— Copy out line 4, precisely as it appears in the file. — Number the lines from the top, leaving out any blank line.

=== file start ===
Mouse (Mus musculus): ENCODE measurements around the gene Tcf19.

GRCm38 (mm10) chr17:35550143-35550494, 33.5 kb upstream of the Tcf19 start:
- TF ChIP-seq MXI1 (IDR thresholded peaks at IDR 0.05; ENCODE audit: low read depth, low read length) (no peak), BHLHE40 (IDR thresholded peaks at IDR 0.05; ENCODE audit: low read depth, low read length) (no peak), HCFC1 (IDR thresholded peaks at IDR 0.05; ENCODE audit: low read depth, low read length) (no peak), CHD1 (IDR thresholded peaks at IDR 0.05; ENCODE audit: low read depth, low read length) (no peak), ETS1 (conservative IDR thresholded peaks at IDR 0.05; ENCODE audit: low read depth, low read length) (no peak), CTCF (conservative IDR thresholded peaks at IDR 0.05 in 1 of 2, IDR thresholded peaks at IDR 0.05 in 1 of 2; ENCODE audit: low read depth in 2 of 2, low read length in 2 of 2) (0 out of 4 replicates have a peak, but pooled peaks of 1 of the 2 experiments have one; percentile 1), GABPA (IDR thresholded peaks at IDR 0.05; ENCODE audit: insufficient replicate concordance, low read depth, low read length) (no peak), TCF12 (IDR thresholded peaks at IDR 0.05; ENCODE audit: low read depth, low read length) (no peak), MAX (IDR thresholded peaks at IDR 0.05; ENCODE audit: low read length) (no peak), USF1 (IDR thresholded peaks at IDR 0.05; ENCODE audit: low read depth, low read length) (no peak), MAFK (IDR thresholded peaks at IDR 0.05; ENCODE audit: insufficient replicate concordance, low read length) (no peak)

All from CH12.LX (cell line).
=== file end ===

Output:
All from CH12.LX (cell line).